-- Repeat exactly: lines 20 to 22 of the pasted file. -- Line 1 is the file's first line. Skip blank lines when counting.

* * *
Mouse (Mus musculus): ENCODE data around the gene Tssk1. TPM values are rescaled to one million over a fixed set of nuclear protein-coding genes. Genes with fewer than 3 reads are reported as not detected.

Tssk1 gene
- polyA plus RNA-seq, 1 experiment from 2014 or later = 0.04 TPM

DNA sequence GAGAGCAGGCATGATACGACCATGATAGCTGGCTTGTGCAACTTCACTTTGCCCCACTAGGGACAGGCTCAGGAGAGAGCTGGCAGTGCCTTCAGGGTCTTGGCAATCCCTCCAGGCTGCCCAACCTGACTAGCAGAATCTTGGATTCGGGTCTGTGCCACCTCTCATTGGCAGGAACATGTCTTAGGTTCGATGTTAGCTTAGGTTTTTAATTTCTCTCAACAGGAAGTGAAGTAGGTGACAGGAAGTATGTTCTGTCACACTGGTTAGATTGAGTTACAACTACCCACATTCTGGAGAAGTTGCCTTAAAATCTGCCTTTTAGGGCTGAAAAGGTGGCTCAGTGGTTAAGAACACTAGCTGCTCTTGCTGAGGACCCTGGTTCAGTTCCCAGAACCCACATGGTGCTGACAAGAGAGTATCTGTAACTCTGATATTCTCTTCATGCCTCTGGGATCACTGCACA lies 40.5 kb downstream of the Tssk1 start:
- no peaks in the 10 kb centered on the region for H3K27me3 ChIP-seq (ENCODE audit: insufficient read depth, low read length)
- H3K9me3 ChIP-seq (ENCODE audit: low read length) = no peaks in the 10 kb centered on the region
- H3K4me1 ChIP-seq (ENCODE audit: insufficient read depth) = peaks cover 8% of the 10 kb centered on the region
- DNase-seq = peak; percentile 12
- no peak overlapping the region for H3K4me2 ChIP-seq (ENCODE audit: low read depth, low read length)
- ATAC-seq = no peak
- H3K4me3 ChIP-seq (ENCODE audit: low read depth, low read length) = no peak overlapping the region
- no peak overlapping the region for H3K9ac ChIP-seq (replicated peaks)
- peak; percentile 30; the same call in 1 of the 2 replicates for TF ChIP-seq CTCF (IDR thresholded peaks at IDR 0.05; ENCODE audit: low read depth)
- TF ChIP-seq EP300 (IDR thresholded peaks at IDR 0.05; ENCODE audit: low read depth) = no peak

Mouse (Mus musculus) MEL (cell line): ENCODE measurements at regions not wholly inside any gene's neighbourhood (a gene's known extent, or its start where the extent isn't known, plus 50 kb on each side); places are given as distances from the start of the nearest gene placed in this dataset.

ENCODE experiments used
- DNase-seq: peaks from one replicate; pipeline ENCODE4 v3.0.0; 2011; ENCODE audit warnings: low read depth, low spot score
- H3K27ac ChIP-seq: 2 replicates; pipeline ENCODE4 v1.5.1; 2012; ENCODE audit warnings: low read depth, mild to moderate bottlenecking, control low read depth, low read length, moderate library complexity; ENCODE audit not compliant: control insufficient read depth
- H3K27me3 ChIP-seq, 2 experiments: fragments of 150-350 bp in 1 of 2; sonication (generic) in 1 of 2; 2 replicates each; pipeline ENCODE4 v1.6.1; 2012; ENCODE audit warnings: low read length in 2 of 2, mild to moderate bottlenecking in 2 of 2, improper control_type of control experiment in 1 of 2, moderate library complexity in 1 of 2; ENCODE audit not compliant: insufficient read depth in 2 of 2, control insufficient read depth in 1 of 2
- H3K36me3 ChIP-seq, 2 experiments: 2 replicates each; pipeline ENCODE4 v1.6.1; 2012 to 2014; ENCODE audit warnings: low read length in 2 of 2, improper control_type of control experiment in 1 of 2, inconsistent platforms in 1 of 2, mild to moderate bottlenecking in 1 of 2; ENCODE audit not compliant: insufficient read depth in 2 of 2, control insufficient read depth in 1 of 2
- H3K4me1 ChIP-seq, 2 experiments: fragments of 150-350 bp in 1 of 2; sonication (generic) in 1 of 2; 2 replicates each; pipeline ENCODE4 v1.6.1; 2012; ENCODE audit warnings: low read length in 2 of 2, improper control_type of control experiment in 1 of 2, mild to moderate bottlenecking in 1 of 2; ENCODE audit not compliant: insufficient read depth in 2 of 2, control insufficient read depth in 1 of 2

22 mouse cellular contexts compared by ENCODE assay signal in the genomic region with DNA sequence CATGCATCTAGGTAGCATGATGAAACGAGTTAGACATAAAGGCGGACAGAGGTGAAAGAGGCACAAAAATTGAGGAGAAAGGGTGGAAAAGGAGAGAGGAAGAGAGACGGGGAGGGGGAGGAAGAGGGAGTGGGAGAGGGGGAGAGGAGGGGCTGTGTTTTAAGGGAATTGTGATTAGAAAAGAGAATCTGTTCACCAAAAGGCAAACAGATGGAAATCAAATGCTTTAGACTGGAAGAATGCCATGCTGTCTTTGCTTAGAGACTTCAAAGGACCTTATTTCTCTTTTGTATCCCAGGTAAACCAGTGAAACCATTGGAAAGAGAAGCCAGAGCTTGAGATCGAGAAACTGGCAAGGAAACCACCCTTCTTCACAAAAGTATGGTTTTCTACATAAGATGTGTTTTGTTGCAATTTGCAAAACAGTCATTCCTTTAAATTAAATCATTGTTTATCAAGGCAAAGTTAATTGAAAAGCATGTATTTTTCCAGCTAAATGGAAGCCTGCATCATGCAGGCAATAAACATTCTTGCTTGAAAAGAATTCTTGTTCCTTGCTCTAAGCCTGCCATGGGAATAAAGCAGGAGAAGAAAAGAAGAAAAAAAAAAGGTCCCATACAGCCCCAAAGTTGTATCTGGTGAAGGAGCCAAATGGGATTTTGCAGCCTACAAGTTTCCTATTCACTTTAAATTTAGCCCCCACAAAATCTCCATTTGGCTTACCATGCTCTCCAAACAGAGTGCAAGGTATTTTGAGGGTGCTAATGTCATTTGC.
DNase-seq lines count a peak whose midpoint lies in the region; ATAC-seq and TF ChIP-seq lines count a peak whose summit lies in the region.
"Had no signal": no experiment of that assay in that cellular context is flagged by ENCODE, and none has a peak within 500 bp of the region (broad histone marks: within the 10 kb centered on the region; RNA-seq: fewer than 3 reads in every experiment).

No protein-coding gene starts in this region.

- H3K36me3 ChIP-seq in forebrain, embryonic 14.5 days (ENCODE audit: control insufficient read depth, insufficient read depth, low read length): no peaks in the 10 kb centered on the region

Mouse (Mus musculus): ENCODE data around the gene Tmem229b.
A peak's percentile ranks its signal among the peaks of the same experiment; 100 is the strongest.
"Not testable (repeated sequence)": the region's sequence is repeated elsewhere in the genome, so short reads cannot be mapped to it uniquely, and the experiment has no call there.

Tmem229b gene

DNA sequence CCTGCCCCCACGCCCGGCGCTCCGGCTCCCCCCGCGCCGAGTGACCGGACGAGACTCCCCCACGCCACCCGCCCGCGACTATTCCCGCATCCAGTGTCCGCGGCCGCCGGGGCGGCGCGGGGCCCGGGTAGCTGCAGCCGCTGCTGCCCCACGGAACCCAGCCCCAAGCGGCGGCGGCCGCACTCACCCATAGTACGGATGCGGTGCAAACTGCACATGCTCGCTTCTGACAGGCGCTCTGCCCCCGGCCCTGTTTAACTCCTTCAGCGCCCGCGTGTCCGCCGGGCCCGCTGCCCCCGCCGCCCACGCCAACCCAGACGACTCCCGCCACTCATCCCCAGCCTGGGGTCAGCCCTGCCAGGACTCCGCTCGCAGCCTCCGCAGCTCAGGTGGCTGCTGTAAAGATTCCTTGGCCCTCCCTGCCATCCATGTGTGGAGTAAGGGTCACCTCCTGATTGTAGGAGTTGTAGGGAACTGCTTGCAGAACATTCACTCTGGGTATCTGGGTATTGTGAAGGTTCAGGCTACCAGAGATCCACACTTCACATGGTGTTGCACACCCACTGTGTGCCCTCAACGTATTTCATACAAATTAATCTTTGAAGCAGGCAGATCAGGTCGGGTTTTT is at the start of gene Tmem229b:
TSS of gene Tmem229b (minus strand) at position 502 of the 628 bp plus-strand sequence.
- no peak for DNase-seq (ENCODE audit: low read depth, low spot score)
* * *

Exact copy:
- H3K36me3 ChIP-seq, 2 experiments: 2 replicates each; pipeline ENCODE4 v1.6.1; 2012 to 2014; ENCODE audit warnings: low read length in 2 of 2, improper control_type of control experiment in 1 of 2, inconsistent platforms in 1 of 2, mild to moderate bottlenecking in 1 of 2; ENCODE audit not compliant: insufficient read depth in 2 of 2, control insufficient read depth in 1 of 2
- H3K4me1 ChIP-seq, 2 experiments: fragments of 150-350 bp in 1 of 2; sonication (generic) in 1 of 2; 2 replicates each; pipeline ENCODE4 v1.6.1; 2012; ENCODE audit warnings: low read length in 2 of 2, improper control_type of control experiment in 1 of 2, mild to moderate bottlenecking in 1 of 2; ENCODE audit not compliant: insufficient read depth in 2 of 2, control insufficient read depth in 1 of 2

22 mouse cellular contexts compared by ENCODE assay signal in the genomic region with DNA sequence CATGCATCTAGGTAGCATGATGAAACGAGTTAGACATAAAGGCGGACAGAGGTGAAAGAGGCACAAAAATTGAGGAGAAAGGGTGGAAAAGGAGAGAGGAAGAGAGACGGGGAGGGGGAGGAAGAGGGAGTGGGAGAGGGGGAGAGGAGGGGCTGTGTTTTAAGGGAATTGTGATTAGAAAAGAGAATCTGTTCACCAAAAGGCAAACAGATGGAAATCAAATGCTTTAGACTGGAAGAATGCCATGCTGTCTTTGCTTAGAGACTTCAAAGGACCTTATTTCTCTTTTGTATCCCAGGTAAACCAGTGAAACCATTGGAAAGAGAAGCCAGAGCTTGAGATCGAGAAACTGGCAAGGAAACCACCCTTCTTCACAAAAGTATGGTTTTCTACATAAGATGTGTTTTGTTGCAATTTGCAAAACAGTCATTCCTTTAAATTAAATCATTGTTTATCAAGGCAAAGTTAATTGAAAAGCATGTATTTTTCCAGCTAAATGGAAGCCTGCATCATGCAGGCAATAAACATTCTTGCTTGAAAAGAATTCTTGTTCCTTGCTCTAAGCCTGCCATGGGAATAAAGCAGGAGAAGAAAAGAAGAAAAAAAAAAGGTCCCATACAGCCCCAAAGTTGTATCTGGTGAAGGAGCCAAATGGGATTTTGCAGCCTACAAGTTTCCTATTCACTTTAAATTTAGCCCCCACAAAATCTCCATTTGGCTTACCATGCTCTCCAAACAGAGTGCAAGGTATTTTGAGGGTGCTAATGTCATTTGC.